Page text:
On July 5, 2012, the Taxation Laws Amendment Bill 2012 and Tax Administration Amendment Act were released for public comment. This ITSNewsalert provides an overview of the significant proposals which may have an impact on inbound and outbound investment in South Africa. Please note that they are currently only proposals and are therefore subject to change prior to enactment.
Corporate tax amendments
Interest-deduction for controlling-share acquisitions Interest expenditure will be deductible in respect of debt that finances the acquisition of a “controlled group” interest in the equity shares of the target company —i.e. the target must end up being at least 70% held by the purchaser group. This is a very significant development in South Africa (SA), where the default rule remains that interest incurred in funding share acquisitions is non-deductible.
Hybrid debt and interest
From January 1, 2014, the “hybrid debt instrument” rules are to be extended to include instruments that, inter alia, are redeemable only after 30 years or more, or have a yield not determined with reference to time-value-of-money principles, or determine that payments are subject to the borrower’s solvency/liquidity, and others. The “interest” payments are deemed to be dividends for both the payer and the recipient, thus not only denying a deduction for the payer but also creating SA Dividends Tax implications.
A substantially restructured regime is proposed for the reduction of debts, especially for less than full consideration. Specific “ordering” rules (e.g. dis-apply capital gains tax (“CGT”) if Donation Tax applies, etc.) are proposed, as well as the possibility of completely tax-free debt-relief. Mismatched asset-for-share/debt transactions Where there is a difference between the market values of a transferred asset and the shares/debt issued as consideration by the purchasing company, new rules are introduced to target the difference. Different implications are proposed depending on whether it is the asset that has the higher market value or the consideration, and on whether the consideration is shares or debt.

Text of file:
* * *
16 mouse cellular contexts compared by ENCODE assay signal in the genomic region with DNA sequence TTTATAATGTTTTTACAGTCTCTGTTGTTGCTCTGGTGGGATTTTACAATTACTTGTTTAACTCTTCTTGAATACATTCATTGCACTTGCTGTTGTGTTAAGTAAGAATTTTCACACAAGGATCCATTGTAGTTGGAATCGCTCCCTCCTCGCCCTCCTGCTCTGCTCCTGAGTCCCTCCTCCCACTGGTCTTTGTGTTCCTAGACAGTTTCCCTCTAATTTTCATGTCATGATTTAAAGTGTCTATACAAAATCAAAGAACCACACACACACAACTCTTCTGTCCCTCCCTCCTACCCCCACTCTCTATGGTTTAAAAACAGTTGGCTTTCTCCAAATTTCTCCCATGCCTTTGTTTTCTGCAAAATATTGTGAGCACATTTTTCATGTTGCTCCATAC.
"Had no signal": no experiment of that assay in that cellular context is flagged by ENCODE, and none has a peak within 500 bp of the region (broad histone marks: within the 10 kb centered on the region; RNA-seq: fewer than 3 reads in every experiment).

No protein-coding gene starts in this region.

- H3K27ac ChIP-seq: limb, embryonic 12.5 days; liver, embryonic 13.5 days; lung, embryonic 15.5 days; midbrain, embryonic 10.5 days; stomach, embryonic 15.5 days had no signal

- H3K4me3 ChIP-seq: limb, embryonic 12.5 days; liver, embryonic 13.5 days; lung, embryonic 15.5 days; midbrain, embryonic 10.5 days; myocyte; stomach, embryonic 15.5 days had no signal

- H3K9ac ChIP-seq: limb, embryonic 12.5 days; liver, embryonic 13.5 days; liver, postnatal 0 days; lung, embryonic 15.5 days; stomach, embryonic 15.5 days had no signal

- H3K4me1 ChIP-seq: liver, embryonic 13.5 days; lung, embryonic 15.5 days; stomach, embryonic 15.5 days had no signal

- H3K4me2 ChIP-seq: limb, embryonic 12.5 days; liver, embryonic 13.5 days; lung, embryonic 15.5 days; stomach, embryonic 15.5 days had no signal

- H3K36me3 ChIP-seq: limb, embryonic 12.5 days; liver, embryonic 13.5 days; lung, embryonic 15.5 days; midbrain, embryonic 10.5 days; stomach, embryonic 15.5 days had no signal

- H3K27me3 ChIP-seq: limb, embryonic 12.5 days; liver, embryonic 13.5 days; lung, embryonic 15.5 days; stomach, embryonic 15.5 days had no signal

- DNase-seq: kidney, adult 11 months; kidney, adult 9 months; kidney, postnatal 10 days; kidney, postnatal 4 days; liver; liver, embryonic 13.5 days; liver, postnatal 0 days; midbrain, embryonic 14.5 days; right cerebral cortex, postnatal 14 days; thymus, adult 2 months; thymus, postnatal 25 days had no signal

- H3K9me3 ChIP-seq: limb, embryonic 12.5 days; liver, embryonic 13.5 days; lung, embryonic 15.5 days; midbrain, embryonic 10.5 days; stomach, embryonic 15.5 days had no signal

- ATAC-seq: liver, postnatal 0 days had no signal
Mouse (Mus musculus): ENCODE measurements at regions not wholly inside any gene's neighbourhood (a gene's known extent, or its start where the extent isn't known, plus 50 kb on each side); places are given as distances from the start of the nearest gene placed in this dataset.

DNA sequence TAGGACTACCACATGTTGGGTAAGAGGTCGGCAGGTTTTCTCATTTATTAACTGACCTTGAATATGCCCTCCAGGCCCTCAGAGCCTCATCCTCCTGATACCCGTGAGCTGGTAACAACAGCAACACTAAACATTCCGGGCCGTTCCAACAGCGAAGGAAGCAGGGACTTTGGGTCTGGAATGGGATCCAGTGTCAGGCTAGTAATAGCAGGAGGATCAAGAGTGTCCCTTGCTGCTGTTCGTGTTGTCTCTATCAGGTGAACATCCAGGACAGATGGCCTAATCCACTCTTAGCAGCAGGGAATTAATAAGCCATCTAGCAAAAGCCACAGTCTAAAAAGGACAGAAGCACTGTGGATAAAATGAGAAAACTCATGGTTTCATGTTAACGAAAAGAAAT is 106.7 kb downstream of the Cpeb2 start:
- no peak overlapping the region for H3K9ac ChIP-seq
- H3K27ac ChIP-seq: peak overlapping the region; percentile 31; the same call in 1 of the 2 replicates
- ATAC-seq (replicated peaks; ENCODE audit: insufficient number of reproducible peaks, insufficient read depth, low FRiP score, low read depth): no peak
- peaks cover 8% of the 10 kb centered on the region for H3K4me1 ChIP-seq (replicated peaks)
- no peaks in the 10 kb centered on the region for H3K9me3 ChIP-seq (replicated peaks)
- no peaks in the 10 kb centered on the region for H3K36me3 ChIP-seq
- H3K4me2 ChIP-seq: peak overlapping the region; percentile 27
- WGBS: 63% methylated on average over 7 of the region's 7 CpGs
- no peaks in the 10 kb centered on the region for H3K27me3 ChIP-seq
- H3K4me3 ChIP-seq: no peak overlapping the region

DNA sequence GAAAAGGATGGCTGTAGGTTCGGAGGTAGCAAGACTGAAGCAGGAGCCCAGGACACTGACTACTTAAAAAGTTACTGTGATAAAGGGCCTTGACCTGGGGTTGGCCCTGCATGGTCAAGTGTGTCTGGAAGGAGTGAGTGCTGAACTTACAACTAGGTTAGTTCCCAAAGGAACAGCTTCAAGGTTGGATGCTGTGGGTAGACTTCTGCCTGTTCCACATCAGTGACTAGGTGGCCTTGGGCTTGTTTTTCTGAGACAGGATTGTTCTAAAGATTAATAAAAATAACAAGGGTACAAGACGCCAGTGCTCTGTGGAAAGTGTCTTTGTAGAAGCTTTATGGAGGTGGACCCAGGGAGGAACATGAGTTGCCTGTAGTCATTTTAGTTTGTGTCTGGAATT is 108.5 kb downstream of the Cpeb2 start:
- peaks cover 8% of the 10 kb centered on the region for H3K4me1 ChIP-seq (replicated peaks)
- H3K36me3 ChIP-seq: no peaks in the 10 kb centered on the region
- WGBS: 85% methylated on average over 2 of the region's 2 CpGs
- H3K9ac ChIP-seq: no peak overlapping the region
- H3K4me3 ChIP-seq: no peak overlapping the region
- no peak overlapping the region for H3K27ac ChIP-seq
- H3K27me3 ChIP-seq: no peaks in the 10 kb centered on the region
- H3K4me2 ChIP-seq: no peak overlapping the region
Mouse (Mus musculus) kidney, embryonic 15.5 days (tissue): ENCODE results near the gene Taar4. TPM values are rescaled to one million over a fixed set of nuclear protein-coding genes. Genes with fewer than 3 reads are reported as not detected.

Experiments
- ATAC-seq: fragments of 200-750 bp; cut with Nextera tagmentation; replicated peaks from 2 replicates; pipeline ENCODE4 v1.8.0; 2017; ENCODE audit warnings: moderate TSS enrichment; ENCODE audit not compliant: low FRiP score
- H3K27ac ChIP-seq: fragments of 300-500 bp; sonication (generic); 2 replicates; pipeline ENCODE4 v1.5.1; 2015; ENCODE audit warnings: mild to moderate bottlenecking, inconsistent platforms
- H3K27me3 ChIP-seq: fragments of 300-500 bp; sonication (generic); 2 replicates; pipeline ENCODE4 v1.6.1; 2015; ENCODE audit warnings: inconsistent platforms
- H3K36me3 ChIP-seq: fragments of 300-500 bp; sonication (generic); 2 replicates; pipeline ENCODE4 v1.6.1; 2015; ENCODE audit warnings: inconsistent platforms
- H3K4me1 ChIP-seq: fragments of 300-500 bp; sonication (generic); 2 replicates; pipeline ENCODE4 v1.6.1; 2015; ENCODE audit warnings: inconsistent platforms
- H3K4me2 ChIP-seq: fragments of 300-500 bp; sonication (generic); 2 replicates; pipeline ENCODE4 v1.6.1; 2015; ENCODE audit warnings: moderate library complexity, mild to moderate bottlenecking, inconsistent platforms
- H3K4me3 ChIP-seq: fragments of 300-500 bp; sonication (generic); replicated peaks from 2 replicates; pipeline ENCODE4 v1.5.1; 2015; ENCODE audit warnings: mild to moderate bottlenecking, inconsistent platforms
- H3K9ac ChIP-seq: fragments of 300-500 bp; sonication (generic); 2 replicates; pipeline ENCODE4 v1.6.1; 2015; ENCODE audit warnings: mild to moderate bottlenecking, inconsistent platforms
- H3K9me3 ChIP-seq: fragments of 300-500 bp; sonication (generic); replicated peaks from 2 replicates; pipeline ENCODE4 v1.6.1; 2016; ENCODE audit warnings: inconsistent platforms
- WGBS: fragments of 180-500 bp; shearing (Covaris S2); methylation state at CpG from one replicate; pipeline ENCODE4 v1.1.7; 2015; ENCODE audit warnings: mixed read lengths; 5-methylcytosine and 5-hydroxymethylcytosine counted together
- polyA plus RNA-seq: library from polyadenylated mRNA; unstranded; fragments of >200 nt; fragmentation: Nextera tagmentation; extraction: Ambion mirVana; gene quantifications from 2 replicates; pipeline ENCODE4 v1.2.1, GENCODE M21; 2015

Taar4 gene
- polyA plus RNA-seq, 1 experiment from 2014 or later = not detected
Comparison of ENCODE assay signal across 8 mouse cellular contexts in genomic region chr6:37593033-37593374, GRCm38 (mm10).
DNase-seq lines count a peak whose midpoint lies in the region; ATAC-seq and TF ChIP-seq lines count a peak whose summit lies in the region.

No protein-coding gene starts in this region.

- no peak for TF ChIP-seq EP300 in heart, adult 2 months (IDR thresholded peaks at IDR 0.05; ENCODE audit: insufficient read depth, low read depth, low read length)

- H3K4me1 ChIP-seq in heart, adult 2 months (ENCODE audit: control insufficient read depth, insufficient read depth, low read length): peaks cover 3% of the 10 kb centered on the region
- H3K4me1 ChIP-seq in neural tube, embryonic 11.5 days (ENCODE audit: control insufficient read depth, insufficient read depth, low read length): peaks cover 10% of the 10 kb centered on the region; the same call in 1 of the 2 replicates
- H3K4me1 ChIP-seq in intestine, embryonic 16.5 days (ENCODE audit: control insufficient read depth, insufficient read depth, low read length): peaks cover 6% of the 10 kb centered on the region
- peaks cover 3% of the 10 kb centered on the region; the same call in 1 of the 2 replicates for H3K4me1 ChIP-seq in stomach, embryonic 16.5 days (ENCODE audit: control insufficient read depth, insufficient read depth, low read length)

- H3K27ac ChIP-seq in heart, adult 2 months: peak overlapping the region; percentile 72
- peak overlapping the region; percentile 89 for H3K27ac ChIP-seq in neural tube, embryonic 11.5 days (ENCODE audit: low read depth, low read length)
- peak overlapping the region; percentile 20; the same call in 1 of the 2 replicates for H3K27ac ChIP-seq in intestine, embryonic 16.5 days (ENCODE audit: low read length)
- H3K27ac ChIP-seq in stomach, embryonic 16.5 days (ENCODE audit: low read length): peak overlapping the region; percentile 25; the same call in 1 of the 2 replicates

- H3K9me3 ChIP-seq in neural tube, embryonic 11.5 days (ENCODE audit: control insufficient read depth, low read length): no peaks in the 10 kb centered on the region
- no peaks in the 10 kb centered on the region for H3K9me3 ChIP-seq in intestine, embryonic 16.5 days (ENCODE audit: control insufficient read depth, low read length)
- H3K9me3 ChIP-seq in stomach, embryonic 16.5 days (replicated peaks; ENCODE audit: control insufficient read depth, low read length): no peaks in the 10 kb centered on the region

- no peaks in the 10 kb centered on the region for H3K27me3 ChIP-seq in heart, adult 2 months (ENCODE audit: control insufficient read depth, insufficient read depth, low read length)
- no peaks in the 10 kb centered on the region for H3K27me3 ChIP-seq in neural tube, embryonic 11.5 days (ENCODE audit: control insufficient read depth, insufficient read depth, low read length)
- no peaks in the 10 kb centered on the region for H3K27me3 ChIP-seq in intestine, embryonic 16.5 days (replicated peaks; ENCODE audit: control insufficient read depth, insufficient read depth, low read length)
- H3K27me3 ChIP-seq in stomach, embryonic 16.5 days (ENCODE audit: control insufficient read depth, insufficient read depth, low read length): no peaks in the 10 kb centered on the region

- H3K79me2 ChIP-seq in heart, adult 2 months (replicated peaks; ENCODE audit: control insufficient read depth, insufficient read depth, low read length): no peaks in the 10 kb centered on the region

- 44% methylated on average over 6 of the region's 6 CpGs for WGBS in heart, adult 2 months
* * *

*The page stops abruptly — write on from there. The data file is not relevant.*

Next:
The rates on interest and royalties are both to be increased to 15%. The existing royalty rules as well as the not-yet-operational interest rules are replaced and re-written to create withholding regimes similar to the recently-implemented Dividends Tax system.
CFCs that suffer a high rate of foreign tax, may be exempt from the “effective management” test and thus from being SA-resident. Furthermore, SA-residents who grant financial assistance or the use of intellectual property to such high-taxed CFCs could be excluded from the transfer pricing rules for those transactions. On the other hand, all SA-source interest and royalties earned by CFCs will be subject to the normal withholding tax rules and be exempt from normal income tax (as opposed to being exempt from withholding tax whilst being subject to the standard inclusion rules).
In 2011 SA’s re-organisation relief (roll-over) rules were extended to cover CFC groups. The 2012 proposals seek to expand the CFC application.
CGT participation exemption
The exemption is re-written, to restrict the exemption to disposals to third-party non-residents, in tandem with the expansion of the group re-organisation rules.
Following the Tradehold Supreme Court of Appeal decision (that held that the meaning of “alienation” in Article 13 of the relevant DTA includes deemed disposals), it is proposed that the tax years of migrating taxpayers will be deemed to end on the day before they become resident in the other country and that, furthermore, migrating companies will be deemed to have been liquidated and re-incorporated.
The existing regime is enhanced by relaxing certain requirements for companies that are temporarily dormant, and by extending the transfer pricing exemption (currently available for financial assistance) to royalties.
Foreign investment funds
Further amendments are proposed to ensure that foreign investment funds do not inadvertently become tax-resident (effectively managed) in SA.